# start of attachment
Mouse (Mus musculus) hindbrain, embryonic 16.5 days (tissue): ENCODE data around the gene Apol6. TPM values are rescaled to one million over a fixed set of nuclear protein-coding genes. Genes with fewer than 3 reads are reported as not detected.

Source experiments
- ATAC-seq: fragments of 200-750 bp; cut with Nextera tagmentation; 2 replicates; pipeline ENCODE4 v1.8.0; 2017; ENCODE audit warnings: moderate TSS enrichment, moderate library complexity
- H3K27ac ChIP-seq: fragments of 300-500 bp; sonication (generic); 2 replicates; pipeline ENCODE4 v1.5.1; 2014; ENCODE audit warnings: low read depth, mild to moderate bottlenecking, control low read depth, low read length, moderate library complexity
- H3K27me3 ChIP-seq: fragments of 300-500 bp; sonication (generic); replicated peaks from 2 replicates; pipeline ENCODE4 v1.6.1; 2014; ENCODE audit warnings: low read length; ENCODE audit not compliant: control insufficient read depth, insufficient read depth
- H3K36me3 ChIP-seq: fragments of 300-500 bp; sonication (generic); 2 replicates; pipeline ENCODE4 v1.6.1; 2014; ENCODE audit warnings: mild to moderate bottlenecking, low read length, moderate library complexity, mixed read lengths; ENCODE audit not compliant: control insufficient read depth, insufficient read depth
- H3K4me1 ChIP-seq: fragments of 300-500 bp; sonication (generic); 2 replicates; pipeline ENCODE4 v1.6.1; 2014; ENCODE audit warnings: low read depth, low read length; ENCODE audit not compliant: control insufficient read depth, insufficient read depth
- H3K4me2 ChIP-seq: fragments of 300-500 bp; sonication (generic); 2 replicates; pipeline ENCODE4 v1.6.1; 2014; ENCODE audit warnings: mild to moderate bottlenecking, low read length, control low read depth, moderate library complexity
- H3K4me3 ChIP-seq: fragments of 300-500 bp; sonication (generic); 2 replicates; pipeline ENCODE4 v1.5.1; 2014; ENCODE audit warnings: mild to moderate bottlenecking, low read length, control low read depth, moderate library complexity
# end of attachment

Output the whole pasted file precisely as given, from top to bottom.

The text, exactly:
Mouse (Mus musculus) hindbrain, embryonic 16.5 days (tissue): ENCODE data around the gene Apol6. TPM values are rescaled to one million over a fixed set of nuclear protein-coding genes. Genes with fewer than 3 reads are reported as not detected.

Source experiments
- ATAC-seq: fragments of 200-750 bp; cut with Nextera tagmentation; 2 replicates; pipeline ENCODE4 v1.8.0; 2017; ENCODE audit warnings: moderate TSS enrichment, moderate library complexity
- H3K27ac ChIP-seq: fragments of 300-500 bp; sonication (generic); 2 replicates; pipeline ENCODE4 v1.5.1; 2014; ENCODE audit warnings: low read depth, mild to moderate bottlenecking, control low read depth, low read length, moderate library complexity
- H3K27me3 ChIP-seq: fragments of 300-500 bp; sonication (generic); replicated peaks from 2 replicates; pipeline ENCODE4 v1.6.1; 2014; ENCODE audit warnings: low read length; ENCODE audit not compliant: control insufficient read depth, insufficient read depth
- H3K36me3 ChIP-seq: fragments of 300-500 bp; sonication (generic); 2 replicates; pipeline ENCODE4 v1.6.1; 2014; ENCODE audit warnings: mild to moderate bottlenecking, low read length, moderate library complexity, mixed read lengths; ENCODE audit not compliant: control insufficient read depth, insufficient read depth
- H3K4me1 ChIP-seq: fragments of 300-500 bp; sonication (generic); 2 replicates; pipeline ENCODE4 v1.6.1; 2014; ENCODE audit warnings: low read depth, low read length; ENCODE audit not compliant: control insufficient read depth, insufficient read depth
- H3K4me2 ChIP-seq: fragments of 300-500 bp; sonication (generic); 2 replicates; pipeline ENCODE4 v1.6.1; 2014; ENCODE audit warnings: mild to moderate bottlenecking, low read length, control low read depth, moderate library complexity
- H3K4me3 ChIP-seq: fragments of 300-500 bp; sonication (generic); 2 replicates; pipeline ENCODE4 v1.5.1; 2014; ENCODE audit warnings: mild to moderate bottlenecking, low read length, control low read depth, moderate library complexity